Pt 3 Possible risks and causes

30th April, 2017   |    By Bethwyn   |    5 min read

Hello and welcome to the third installment of a series on chronic fatigue syndrome!! Again, my name is Bethwyn and this time I’ll be talking about the possible causes and risk factors that can lead to a diagnosis of CFS.

I was originally going to mention some of the treatments available in this blog as well, but the information on causes and risk factors is just so convoluted and tangled, that I thought it best to try and unravel this before heading on to treatment options in the next blog.

Firstly, as with many other aspects of CFS (and some other chronic illnesses), the causes often differ between individuals. But the risk factors that have been identified seem to be relatively constant throughout the CFS population. These include:

  • Gender – females are much more likely to get/have CFS than males, in all age groups
  • Family History – kind of like diabetes in that if a family member in the past has had it, you’re more likely to have it too
  • Medical History – if you or your family members have some certain other conditions, it can put you at an increased risk of CFS and fibromyalgia (these include: irritable bowel syndrome, endometriosis, thyroid disease, mood disorders, chronic or persistent nasal problems, ear infections, hysterectomy, miscarriage, irregular menstrual cycle, ovarian cysts, mononucleosis/glandular fever, Epstein-Barr virus)
  • Recent Infection (more on this later)
  • Autoimmune Disease History – similar to your Medical History, but relating specifically to autoimmune diseases, which is basically a disease where your immune system goes a little haywire and starts attacking your own system instead of the viruses and germs and such (not fun!) (these include: Hashimoto’s thyroiditis, Graves’ disease, rheumatoid arthritis, type 1 diabetes, multiple sclerosis, psoriasis, and lupus, among others)
  • Physical Injuries/Trauma – this one is a risk factor for both CFS and fibromyalgia, but is more commonly linked to fibromyalgia. Whiplash, especially, can lead to a diagnosis – something to do with the system feeling like it’s under attack or not healing properly can lead to more pain in other areas of the body
  • Hypermobile Joints – Hypermobile refers to unusual flexibility in any joints – like being able to bend your pinkie 90 degrees backward and such (some people find this awesome, I mostly find it freaks me out a bit..)
  • Toxic exposures – overexposure to toxins like pesticides or gasoline
  • Severe Life Stress
  • Recent Immunisations/Vaccinations
  • Some Medications/Drugs (accutane, buspar, cordarone, depo-provera, desyrel, epogen, ergamisol, lariam, lopressor, neupogen, NORVASC, parlodel, prinivil, procardia, procrit, prozac, raglan, tenormin, toprol, wellbutrin, xanax, zestril, zoloft). It’s important to remember that these drugs have only been associated with the onset of CFS, not completely linked to. So, just because you’ve had one of these drugs doesn’t automatically mean you’re going to get CFS.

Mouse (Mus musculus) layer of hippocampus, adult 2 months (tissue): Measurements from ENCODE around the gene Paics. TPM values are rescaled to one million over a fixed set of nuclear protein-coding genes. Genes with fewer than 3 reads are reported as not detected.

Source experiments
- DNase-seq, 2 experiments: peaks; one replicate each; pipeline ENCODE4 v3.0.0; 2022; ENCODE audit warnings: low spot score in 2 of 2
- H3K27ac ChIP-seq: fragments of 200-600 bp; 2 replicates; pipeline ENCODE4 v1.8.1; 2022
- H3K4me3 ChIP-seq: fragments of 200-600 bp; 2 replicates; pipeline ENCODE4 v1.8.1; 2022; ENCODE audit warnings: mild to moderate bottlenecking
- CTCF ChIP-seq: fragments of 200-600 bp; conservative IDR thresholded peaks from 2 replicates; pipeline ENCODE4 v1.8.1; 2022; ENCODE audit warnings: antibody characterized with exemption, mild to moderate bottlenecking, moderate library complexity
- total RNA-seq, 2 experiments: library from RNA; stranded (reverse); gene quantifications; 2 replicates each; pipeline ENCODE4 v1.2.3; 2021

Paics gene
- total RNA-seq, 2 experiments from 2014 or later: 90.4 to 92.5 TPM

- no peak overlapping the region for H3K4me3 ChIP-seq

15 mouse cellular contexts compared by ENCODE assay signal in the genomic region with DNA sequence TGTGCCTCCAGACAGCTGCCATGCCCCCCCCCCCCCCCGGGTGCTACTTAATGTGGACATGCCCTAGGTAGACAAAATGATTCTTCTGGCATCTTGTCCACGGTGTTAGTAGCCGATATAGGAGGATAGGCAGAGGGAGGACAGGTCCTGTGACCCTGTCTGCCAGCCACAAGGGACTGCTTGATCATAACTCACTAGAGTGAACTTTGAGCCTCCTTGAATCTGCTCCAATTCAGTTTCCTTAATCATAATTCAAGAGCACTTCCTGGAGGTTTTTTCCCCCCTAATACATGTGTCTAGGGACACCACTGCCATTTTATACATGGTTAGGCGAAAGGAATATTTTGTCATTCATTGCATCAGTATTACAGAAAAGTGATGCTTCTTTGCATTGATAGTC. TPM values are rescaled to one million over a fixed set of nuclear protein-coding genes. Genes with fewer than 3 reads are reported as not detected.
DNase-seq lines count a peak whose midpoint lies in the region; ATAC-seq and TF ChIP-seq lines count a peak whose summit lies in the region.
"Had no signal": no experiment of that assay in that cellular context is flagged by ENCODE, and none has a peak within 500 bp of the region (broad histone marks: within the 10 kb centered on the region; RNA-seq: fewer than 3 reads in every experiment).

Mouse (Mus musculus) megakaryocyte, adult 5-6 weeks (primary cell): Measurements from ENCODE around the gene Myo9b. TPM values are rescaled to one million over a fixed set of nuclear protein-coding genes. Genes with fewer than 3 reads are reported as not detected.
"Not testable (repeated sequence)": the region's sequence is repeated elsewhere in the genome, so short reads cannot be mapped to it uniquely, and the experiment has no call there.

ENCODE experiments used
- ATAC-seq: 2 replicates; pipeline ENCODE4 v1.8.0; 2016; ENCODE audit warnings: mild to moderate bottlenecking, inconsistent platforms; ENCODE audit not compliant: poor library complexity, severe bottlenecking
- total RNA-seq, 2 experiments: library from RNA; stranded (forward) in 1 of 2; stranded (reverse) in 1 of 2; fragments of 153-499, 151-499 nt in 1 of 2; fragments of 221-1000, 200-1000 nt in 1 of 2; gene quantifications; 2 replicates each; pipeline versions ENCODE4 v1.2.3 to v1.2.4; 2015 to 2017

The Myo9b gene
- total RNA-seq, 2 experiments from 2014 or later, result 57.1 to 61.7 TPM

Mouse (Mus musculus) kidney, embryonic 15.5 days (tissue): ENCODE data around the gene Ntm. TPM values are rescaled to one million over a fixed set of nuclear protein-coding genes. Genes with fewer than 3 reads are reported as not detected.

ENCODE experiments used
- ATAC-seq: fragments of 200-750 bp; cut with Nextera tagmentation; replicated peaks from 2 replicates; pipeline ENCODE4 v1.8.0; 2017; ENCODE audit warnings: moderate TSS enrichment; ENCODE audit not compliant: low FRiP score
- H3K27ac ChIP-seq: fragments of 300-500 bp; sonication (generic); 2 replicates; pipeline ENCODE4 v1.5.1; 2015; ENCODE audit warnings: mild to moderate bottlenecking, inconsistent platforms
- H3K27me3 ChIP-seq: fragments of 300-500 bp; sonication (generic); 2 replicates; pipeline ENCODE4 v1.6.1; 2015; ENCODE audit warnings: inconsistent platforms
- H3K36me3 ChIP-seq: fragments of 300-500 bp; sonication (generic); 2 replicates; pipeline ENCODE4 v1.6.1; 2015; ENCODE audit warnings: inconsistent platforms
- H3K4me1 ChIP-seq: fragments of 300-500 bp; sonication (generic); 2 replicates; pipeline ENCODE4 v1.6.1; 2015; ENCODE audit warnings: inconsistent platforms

That’s quite a few risk factors to digest. But you do have to keep in mind that that’s all they are – risk factors. It’s not a given that if you have many (or all!) of these things that you’re going to have CFS. So please keep panic to a minimum if you can!

Okay, so causes. This is where that point above of a recent infection comes back into play. The thing is, a lot of those risk factors above can ultimately end up being a cause of CFS. But the main one that the research seems to centre in on is a recent infection – especially something similar to the flu or glandular fever. Many CFS sufferers can remember having the cold from hell before getting CFS – others can’t remember any such cause.

In terms of my own experience, I’ve had what turns out to be irritable bowel syndrome since I was about 11 years old (they only found out what it is in the last 12 months – that’s ten years of searching). I think that the IBS ultimately weakened my immune system quite a bit, and then I began to get other conditions, until finally my body just couldn’t take anymore and collapsed. This happened about two/three years ago now, and I’ve been trying to build everything up since. So, no specific time of onset for me, but infections seem to be what does it in many cases.

For a bit more info I recommend going here – emerge.

If you’d like a more detailed look into causes and risk factors, I recommend this book – Living Well With Chronic Fatigue Syndrome and Fibromyalgia: What Your Doctor Doesn’t Tell You…That You Need To Know by Mary J. Shomon. This book is from 2004, so it’s a little bit dated, but so far it’s given me the most comprehensive and detailed look at causes and symptoms relating to CFS and fibromyalgia – which can be so helpful. I got a lot of info for this post from this book!

And that’s all folks! I’ll be back next time with a post on possible treatments! Thanks for reading!! J



Be sure to check out Bethwyn’s other stories on this topic.


Also check the related topics:  

Chronic illness

Add Your Story